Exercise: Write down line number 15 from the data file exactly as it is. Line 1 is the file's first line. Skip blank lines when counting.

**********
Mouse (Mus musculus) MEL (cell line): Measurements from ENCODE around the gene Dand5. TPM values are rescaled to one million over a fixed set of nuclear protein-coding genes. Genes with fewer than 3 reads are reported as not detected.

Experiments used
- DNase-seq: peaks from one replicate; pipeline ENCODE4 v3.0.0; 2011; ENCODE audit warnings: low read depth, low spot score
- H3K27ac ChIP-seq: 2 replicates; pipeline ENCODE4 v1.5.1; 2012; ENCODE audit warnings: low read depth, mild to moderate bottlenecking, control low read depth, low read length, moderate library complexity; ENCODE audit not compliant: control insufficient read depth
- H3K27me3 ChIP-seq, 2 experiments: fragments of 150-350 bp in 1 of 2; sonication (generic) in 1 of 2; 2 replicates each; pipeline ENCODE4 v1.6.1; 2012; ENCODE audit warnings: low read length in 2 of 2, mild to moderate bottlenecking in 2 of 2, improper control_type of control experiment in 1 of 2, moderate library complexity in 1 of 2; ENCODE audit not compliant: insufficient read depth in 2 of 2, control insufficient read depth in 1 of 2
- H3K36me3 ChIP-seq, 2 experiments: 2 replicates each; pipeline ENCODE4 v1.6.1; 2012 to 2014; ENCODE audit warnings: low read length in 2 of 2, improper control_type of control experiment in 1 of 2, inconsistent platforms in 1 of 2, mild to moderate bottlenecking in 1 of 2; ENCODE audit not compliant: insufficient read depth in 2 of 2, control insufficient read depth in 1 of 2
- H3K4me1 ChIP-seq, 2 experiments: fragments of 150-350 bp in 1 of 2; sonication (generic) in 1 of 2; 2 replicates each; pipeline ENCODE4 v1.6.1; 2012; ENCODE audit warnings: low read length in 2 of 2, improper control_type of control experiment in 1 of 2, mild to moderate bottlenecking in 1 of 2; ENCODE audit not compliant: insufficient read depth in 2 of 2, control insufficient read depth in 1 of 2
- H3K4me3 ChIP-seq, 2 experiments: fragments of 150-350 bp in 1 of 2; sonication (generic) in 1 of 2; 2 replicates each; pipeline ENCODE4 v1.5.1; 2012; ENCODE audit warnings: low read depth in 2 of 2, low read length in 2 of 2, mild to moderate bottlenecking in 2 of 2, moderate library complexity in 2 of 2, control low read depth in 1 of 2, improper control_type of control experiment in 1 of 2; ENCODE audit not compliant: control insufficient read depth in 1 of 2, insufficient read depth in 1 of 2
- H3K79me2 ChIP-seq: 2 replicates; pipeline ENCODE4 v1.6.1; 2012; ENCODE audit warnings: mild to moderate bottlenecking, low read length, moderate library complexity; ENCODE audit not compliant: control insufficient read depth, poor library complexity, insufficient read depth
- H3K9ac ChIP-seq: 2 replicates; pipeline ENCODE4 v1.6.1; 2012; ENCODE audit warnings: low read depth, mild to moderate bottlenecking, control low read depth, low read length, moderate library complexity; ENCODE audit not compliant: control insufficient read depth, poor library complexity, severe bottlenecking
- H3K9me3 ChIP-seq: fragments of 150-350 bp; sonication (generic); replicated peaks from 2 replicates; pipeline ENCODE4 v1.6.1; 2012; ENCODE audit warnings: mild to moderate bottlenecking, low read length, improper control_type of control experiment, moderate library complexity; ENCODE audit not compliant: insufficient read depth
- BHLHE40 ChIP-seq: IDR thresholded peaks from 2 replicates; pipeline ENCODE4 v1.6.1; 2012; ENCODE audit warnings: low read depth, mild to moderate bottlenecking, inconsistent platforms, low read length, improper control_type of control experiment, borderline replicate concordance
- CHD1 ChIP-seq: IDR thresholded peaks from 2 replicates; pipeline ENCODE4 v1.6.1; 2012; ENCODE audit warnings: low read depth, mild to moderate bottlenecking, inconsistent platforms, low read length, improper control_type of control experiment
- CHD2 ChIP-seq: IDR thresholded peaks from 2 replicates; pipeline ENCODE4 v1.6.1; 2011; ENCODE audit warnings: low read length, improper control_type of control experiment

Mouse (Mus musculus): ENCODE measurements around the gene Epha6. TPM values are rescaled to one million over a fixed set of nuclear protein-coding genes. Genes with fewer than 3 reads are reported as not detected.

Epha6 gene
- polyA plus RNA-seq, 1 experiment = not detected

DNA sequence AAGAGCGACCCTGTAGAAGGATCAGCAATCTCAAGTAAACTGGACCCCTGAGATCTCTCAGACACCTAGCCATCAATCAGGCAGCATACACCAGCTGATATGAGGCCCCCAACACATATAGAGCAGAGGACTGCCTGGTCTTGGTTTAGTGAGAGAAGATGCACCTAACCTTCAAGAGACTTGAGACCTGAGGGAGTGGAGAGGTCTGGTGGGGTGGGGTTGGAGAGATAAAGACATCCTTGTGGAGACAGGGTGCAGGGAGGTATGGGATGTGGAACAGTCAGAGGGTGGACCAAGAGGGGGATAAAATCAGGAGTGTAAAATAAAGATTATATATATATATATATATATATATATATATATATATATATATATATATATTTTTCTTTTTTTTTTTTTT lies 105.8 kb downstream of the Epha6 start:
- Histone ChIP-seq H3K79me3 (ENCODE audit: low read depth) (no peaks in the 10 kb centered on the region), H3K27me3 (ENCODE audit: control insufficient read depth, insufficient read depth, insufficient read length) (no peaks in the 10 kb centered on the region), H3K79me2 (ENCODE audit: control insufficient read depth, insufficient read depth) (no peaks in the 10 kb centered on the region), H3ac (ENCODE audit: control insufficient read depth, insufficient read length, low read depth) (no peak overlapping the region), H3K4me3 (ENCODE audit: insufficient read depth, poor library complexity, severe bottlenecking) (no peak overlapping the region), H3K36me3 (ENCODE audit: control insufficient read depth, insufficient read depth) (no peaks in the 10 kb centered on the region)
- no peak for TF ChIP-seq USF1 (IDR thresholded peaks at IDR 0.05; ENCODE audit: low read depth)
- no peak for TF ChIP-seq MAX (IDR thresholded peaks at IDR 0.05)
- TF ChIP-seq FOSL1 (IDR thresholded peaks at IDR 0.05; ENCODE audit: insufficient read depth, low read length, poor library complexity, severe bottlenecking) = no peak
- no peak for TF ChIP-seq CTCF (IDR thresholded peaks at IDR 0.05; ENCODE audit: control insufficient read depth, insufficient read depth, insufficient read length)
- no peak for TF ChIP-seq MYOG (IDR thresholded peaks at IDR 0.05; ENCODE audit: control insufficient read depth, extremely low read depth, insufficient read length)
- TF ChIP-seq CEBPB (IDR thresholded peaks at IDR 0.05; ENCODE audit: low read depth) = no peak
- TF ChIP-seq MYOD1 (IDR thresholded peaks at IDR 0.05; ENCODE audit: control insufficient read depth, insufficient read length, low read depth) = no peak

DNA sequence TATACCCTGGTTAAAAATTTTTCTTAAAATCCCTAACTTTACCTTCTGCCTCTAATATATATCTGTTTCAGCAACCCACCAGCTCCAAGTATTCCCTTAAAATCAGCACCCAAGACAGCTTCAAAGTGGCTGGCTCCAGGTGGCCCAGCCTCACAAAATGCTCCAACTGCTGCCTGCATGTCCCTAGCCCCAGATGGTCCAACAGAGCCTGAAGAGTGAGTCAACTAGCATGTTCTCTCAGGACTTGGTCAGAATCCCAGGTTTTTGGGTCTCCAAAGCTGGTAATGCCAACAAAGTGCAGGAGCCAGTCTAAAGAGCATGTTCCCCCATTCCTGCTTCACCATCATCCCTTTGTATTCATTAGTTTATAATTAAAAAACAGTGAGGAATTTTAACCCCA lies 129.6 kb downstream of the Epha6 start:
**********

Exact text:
Mouse (Mus musculus): ENCODE measurements around the gene Epha6. TPM values are rescaled to one million over a fixed set of nuclear protein-coding genes. Genes with fewer than 3 reads are reported as not detected.